Delhi based music collective REProduce Artists brought back a series called Listening Room to KHOJ. The aim was to fill a gap in the ever-iterating and increasingly varied community of live music in India by showcasing talent that might not get heard in venues oriented towards more mainstream music. A Listening Room event focusses purely on the music – in a space where an audience can absorb sound on their own terms.
The eighth edition of Listening Room featured an expanded line-up in comparison to past sessions, reflective of a rather successful and similarly expanded Bombay edition held at Jude Bakery in Bandra three weeks before this event.
REProduce, introducing the performers (dated 2016):
Sanchal Malhar (Delhi)
In October 2010, I found myself shuttling between the home of a young woman I had recently met and the floor of a dance studio. Typically returning late at night, and over the course of a week, Sanchal would be in one of the rooms of this residence, behind a locked door near the kitchen, playing guitar and singing for a woman who will remain unnamed here. I would come home, make a sandwich, and just listen with a sense of awe of what was happening in that room – the full contours of which were and are of course none of my business, thankfully. I am not sure if an imagined relationship made his voice and playing more urgent, or if it was just where I was at that point in my life, but it usually would take me 30 minutes to eat that sandwich as I would often forget that I was, indeed, eating a sandwich. For this set Sanchal will be performing alone, with his acoustic guitar (addendum: yes Sanchal plays with Superfuzz, Indigo Children, he’s amazing, etc).
Though he acts as guitarist, trumpet player, and keyboardist for Delhi’s Peter Cat Recording Co. and as vocalist and guitarist for Begum, Kartik is mostly found at home making more music, seemingly at odds with the kind of demands that workload would seem to present on one’s time. His solo project Jamblu began in 2014, touching on low slung hip hop, long ambient passages, and sharp percussive rushes to create something both unsettling and seductive. This will be Jamblu’s fourth LR session, and the second time he will perform alone without stringed accompaniment – we expect to see low end fixations, impossible rushes, and an emerging legacy.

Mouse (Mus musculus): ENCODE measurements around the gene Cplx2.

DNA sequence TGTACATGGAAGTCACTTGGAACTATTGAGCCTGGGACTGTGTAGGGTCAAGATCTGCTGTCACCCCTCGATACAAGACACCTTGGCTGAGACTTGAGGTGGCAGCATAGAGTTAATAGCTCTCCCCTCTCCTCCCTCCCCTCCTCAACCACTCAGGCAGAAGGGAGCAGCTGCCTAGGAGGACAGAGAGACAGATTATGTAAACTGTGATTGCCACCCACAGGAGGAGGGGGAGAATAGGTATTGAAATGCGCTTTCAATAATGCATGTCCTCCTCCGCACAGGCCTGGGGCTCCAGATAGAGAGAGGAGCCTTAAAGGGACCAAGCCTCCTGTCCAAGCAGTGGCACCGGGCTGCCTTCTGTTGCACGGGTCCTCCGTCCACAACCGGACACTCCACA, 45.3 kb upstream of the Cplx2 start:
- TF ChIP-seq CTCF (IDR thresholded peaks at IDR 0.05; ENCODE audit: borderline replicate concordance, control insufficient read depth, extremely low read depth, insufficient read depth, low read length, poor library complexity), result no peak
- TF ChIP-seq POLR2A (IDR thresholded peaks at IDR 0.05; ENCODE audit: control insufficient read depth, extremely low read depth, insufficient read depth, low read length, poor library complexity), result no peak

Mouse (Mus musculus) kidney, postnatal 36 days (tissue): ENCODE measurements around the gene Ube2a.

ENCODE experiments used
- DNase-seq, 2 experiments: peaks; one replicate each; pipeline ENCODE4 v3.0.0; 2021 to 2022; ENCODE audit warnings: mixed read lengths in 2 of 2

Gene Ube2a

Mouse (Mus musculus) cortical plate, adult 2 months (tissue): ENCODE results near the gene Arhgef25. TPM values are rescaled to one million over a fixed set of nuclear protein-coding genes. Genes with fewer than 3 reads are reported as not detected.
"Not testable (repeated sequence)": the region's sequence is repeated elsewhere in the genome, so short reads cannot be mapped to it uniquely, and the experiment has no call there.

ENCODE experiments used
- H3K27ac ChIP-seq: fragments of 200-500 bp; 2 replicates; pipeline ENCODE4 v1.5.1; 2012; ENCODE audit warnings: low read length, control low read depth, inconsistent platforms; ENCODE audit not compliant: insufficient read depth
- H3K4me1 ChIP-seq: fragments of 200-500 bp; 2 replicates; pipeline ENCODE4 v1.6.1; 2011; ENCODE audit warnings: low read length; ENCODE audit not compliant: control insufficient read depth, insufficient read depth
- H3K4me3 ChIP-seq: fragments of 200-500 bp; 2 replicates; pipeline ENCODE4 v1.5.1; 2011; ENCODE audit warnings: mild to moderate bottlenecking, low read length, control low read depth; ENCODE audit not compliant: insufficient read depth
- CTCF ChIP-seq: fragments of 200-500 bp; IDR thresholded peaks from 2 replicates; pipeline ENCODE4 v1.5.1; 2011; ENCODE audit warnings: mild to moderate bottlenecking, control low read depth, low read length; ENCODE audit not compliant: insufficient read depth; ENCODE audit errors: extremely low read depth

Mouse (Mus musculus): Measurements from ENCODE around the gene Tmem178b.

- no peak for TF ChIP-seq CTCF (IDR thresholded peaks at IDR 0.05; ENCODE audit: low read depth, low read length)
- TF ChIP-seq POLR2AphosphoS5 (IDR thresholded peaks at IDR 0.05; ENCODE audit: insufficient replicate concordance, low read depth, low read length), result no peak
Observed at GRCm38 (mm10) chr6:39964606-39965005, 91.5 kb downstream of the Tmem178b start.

Lifafa has been the solo project of the vocalist of Delhi’s peerless PCRC, Suryakant Sawhney. Gifted with a singular baritone, and somehow capable of balancing that, guitar duties, and sampling/loops in a live context, his sonic landscape doesn’t sound or feel like anything else. Disco, soul, and shoegaze are all reference points, but none really characterize his world. The last time he did an LR Session (actually the first we ever did) he played some Vangelis on Alprax motifs wearing a tweed jacket and sunglasses, promptly leaving post his set to join his girlfriend at the February JNU protests. A man with sound priorities. For this set, he will present 30 minutes of “an ambient work” followed by new material from his forthcoming new EP.
Nishant Mittal is a 20 year student of law, now two years away from receiving his Bachelors of Law. In the meantime, he is quietly laying down some of the most patiently hostile sounds to ever have come out of Faridabad. As he puts it, “I started making techno, but that got boring.” Some of us likely know exactly how you feel, Nishant. Somewhere between a Facebook friend request and a few Instagram likes, emerged a Soundcloud page, and soon after, I met Nishant as a patron at the REProduce Listening Room | Anagram Architects session. This will be his live debut, potentially with construction tools: we are not sure.
By his own admission, Shantam Khanna doesn’t do much besides make music and travel. When asked how he manages to carve out such a charmed existence, his response was a glib “by the skin of my teeth”. This response was gleaned over a spotty telephone call while he was ensconced somewhere in the Andamans, so it would appear that he has skin to spare. I’m not sure what he is doing there but he apparently has found some nirvana proxy and as such is leaving Delhi for good – this might be the last chance you get to see him for a while. Shantam gets in on May 30, the day before this session, after which he will decide how many patch cables he has at his disposal for his small modular analog set up and he’ll rinse something. The rest he will leave to whimsy, and then he’ll move to the Andamans forever. There’s an island there populated entirely by asses. Donkey heaven. I really have no idea.
Hemant Sreekumar currently teaches digital arts at Ambedkar University, and between that and his other full time job, he rarely has the opportunity to perform the utterly unique sound and visual patina he creates – so this is a rare opportunity ro step into his world, and an even rarer opportunity to witness him collaborate with another artist.
Hashback Hashish (Kolkata/Bombay)
The music of Ashish Sachan confronts you with a simplicity that is earnest but also misleading – if you drill down, there are details that only a pair of headphones (and perhaps a taste of his adopted name) can reward you with. Firmly rooted in the minimalist tradition, his narrative offers something for electronic music fans across the spectrum – committed geeks who respect musical history on one end, and on the other, those who could not care less about the past and just want to lose it on a dancefloor. Fresh from his UK debut at Bangface where he shared billing with the likes of 808 State, Noisia, Luke Vibert, and Venetian Snares, he will perform this session live as opposed to the DJ sets Delhi knows him better for. Expect paranoia.